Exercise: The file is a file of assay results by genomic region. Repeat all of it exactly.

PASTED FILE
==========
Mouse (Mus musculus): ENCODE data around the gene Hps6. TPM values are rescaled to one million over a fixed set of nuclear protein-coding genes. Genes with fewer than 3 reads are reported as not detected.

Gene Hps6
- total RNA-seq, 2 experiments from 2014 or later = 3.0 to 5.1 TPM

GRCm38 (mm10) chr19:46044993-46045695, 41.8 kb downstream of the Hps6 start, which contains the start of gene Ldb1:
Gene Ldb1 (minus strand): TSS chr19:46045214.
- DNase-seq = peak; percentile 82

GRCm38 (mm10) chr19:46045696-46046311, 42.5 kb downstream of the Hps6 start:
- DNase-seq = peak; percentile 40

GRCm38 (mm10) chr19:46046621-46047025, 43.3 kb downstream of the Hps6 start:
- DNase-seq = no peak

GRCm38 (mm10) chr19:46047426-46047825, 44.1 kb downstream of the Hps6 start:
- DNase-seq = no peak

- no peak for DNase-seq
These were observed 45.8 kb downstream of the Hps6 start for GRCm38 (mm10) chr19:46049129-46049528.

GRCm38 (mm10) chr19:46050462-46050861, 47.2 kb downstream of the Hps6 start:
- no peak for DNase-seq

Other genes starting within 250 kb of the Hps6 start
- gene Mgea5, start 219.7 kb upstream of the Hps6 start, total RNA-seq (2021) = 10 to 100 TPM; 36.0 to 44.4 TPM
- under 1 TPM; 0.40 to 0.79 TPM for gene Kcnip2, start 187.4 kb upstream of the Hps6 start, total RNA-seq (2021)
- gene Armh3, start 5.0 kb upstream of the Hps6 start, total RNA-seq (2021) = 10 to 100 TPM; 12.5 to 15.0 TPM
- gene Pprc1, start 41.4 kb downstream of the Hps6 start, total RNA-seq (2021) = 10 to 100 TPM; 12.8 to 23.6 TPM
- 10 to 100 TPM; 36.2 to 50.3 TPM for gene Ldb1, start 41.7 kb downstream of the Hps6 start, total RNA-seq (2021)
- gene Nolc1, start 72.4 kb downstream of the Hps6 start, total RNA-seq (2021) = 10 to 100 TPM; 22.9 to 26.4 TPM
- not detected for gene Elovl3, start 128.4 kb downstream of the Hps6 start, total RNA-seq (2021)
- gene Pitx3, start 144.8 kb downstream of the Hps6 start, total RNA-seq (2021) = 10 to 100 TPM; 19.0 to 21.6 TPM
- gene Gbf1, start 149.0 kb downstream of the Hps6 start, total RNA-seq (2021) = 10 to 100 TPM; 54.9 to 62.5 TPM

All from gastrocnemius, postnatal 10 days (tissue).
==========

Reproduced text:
Mouse (Mus musculus): ENCODE data around the gene Hps6. TPM values are rescaled to one million over a fixed set of nuclear protein-coding genes. Genes with fewer than 3 reads are reported as not detected.

Gene Hps6
- total RNA-seq, 2 experiments from 2014 or later = 3.0 to 5.1 TPM

GRCm38 (mm10) chr19:46044993-46045695, 41.8 kb downstream of the Hps6 start, which contains the start of gene Ldb1:
Gene Ldb1 (minus strand): TSS chr19:46045214.
- DNase-seq = peak; percentile 82

GRCm38 (mm10) chr19:46045696-46046311, 42.5 kb downstream of the Hps6 start:
- DNase-seq = peak; percentile 40

GRCm38 (mm10) chr19:46046621-46047025, 43.3 kb downstream of the Hps6 start:
- DNase-seq = no peak

GRCm38 (mm10) chr19:46047426-46047825, 44.1 kb downstream of the Hps6 start:
- DNase-seq = no peak

- no peak for DNase-seq
These were observed 45.8 kb downstream of the Hps6 start for GRCm38 (mm10) chr19:46049129-46049528.

GRCm38 (mm10) chr19:46050462-46050861, 47.2 kb downstream of the Hps6 start:
- no peak for DNase-seq

Other genes starting within 250 kb of the Hps6 start
- gene Mgea5, start 219.7 kb upstream of the Hps6 start, total RNA-seq (2021) = 10 to 100 TPM; 36.0 to 44.4 TPM
- under 1 TPM; 0.40 to 0.79 TPM for gene Kcnip2, start 187.4 kb upstream of the Hps6 start, total RNA-seq (2021)
- gene Armh3, start 5.0 kb upstream of the Hps6 start, total RNA-seq (2021) = 10 to 100 TPM; 12.5 to 15.0 TPM
- gene Pprc1, start 41.4 kb downstream of the Hps6 start, total RNA-seq (2021) = 10 to 100 TPM; 12.8 to 23.6 TPM
- 10 to 100 TPM; 36.2 to 50.3 TPM for gene Ldb1, start 41.7 kb downstream of the Hps6 start, total RNA-seq (2021)
- gene Nolc1, start 72.4 kb downstream of the Hps6 start, total RNA-seq (2021) = 10 to 100 TPM; 22.9 to 26.4 TPM
- not detected for gene Elovl3, start 128.4 kb downstream of the Hps6 start, total RNA-seq (2021)
- gene Pitx3, start 144.8 kb downstream of the Hps6 start, total RNA-seq (2021) = 10 to 100 TPM; 19.0 to 21.6 TPM
- gene Gbf1, start 149.0 kb downstream of the Hps6 start, total RNA-seq (2021) = 10 to 100 TPM; 54.9 to 62.5 TPM

All from gastrocnemius, postnatal 10 days (tissue).